When the U.S. embargo of Cuba is lifted one day and American brands can finally pour into that untapped market just 90 miles off Florida, one of the hottest commodities may be the knowledge of Adam Armstrong, a 37-year-old ad exec little known outside Toronto.
Mr. Armstrong, now owner of Graymatter Design & Marketing, has an item on his resume not many others can claim. For the better part of seven years, he worked in marketing in Cuba, where for five decades no marketing -- as we understand it -- has been allowed. Working for Cerveceria Bucanero -- first at its agencies and then directly for the company that was at the time a joint venture between the Cuban government and the Canadian brewer Labatt -- he saw the Cuban people as few others have: as consumers.
"The thing about Cuba and probably most communist states is that there's always a craving for capitalism and capitalist ways and by no means is Cuba an exception," he said. "There's a certain amount of advertising and marketing that still goes on there even though it's frowned upon."
Mr. Armstrong found the consumer base was receptive but the system less so. His biggest frustration -- and the thing that marketers will have to get used to -- is the very slow pace of the market. Mr. Armstrong's biggest annoyance during his time working in Cuba was the red tape and bureaucracy he had to deal with, which most likely won't evaporate overnight. "Getting anything done is a struggle," he said.
This experience is as good a forecast as any for what an open Cuba will look like to the rest of the business world. Cuba has been mainly walled off from the global economy since 1959, when Fidel Castro's communist government took over the resort island where wealthy Americans flocked for sun, sand and gambling. The resulting economic blackout by the U.S outlasted the fall of the Soviet Union, the decline of Fidel and, so far, the modest attempts at economic liberalization by his brother, Raul.
When the day comes, marketers will introduce themselves to a complex group of consumers that , while far from hermetically sealed off from the commercial world, haven't evolved to possess the marketing defenses that ad-saturated folks elsewhere have.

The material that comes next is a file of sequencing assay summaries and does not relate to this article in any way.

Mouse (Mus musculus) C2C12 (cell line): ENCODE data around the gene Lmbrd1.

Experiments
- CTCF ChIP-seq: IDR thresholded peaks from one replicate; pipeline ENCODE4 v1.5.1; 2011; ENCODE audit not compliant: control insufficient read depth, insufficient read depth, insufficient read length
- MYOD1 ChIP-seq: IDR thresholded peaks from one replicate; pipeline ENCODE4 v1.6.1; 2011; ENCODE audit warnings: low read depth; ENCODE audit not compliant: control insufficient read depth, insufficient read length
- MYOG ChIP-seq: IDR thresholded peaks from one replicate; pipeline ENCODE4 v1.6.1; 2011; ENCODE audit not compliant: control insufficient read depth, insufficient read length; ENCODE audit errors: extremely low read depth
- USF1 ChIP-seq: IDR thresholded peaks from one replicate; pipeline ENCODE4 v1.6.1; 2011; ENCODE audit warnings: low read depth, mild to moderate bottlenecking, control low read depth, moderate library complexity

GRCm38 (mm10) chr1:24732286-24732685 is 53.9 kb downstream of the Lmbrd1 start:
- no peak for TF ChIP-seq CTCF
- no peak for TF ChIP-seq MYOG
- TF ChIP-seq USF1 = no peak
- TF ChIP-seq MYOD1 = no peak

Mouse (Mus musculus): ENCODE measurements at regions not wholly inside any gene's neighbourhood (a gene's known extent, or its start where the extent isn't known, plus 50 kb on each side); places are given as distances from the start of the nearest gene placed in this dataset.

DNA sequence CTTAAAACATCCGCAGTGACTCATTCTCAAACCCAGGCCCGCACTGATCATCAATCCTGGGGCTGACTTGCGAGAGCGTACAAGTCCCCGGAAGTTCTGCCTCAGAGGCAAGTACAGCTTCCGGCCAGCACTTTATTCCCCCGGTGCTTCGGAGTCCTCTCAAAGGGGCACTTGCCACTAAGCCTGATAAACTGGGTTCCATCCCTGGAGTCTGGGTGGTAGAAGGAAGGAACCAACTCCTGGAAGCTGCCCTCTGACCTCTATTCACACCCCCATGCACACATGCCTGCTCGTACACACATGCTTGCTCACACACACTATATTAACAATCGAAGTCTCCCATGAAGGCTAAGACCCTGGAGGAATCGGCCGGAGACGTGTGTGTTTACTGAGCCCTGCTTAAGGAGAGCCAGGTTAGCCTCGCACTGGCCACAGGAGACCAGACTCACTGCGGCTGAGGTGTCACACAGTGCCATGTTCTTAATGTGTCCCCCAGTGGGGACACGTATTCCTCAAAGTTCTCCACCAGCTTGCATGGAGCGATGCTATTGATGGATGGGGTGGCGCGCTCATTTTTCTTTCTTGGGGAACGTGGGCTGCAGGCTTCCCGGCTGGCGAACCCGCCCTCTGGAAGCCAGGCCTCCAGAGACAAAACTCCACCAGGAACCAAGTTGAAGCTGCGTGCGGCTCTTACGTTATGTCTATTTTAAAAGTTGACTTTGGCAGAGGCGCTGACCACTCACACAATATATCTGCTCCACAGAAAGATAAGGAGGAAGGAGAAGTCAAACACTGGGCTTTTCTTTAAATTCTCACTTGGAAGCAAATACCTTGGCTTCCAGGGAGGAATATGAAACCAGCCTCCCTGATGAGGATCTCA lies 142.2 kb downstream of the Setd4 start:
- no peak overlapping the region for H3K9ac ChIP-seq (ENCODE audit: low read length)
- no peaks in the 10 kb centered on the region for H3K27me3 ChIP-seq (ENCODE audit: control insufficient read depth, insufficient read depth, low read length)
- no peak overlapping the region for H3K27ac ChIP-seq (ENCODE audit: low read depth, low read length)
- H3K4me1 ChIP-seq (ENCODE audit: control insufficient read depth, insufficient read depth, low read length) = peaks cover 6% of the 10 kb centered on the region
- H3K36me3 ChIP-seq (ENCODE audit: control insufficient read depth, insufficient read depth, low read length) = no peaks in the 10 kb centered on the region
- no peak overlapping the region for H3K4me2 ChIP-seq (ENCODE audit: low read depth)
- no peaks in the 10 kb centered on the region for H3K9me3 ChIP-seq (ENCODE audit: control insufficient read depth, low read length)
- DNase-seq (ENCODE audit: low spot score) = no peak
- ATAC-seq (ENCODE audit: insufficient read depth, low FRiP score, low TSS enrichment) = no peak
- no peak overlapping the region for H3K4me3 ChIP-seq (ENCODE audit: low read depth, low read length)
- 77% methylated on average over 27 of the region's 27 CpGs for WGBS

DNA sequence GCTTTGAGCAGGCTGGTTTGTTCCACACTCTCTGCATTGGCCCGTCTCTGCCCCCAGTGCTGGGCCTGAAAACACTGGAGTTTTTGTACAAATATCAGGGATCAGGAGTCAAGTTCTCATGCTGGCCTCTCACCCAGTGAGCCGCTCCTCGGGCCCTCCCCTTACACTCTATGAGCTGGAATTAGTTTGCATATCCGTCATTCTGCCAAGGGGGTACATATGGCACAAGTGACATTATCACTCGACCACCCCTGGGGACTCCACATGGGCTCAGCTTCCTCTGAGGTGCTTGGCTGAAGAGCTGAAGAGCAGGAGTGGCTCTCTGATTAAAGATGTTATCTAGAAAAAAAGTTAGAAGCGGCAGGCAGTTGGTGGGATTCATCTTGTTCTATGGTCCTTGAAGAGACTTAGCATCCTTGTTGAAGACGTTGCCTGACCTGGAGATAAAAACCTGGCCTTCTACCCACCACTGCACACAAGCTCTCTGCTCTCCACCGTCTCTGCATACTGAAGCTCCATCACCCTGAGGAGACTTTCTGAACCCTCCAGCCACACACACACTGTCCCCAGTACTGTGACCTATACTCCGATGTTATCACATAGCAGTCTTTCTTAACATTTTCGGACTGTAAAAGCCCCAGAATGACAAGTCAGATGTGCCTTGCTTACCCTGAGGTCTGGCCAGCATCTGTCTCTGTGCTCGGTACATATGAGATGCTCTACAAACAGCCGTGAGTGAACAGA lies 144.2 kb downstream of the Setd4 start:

In Cuba, there is no free media and no advertising. Billboards still dictate communistic propaganda. Newspapers are state-controlled, as is the broadcast media. Cuban officials try to jam broadcasts from the U.S. (it's unclear how successful those are in reaching Cubans). Internet penetration is under 3% and what access there is tends to be slow. Much web surfing goes on in schools and the workplace, where government monitoring is particularly easy. Mobile penetration is just as bad, with only three subscribers for every 100 people signing up for the very expensive and spotty service. Only six countries have worse mobile penetration, among them North Korea and Myanmar.
But Cubans aren't blank slates when it comes to brands. In addition to the black market, which is supported by the expat community and wins recognition for foreign brands among the locals, there's an influx of tourists from Canada, Europe and Latin America, all combining to create a highly filtered flow of news and information -- enough gets to them that iPhones are recognizable to Cubans. A website called Revolico has become Cuba's version of Craigslist, facilitating some commerce. A partial listing of brands for sale there includes Puma, Adidas, Wahl, Apple, Zara, Reebok, Dolce & Gabbana, Samsung, Seiko, Calvin Klein, Casio and Rolex. You can get what you want, provided you have the money to spend -- which Cubans don't.
Here's how Juan Carlos Ortiz, president of DDB Latina and a native Colombian who went to film school in Cuba, put it in his book "Cortos": "In Cuba, marketing flows in an inversely proportional manner to the rest of the planet. People all over the world are constantly interconnected, and move forward as a group, opening up a space that is ever more interactive. In Cuba, disconnection, silence and individual isolation take priority, ensuring that the island is evermore shut."